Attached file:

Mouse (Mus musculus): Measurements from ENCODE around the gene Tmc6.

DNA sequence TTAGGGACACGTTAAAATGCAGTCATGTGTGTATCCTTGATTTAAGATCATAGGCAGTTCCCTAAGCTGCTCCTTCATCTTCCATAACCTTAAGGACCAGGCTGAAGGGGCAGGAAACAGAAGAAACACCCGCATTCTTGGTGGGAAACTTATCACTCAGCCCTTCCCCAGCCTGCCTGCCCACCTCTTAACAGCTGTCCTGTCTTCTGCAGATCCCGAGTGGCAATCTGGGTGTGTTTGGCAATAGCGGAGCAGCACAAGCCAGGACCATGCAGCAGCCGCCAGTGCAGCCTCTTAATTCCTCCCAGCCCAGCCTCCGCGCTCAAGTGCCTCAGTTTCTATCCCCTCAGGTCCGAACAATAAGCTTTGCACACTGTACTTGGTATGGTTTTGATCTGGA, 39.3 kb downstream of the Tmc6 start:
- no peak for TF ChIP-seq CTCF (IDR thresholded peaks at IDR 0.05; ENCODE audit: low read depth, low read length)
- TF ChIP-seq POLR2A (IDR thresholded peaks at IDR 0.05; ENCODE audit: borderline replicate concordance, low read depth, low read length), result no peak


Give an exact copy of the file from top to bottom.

Mouse (Mus musculus): Measurements from ENCODE around the gene Tmc6.

DNA sequence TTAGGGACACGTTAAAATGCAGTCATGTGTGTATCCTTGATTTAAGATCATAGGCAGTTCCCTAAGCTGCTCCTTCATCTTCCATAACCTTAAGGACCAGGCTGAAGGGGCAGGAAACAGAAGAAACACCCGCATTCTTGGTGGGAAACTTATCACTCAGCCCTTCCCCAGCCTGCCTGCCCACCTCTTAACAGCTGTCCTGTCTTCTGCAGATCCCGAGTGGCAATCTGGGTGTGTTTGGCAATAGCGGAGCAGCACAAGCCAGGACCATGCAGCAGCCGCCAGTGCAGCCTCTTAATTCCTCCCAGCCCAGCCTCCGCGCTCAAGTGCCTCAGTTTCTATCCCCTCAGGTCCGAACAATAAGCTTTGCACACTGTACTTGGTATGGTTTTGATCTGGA, 39.3 kb downstream of the Tmc6 start:
- no peak for TF ChIP-seq CTCF (IDR thresholded peaks at IDR 0.05; ENCODE audit: low read depth, low read length)
- TF ChIP-seq POLR2A (IDR thresholded peaks at IDR 0.05; ENCODE audit: borderline replicate concordance, low read depth, low read length), result no peak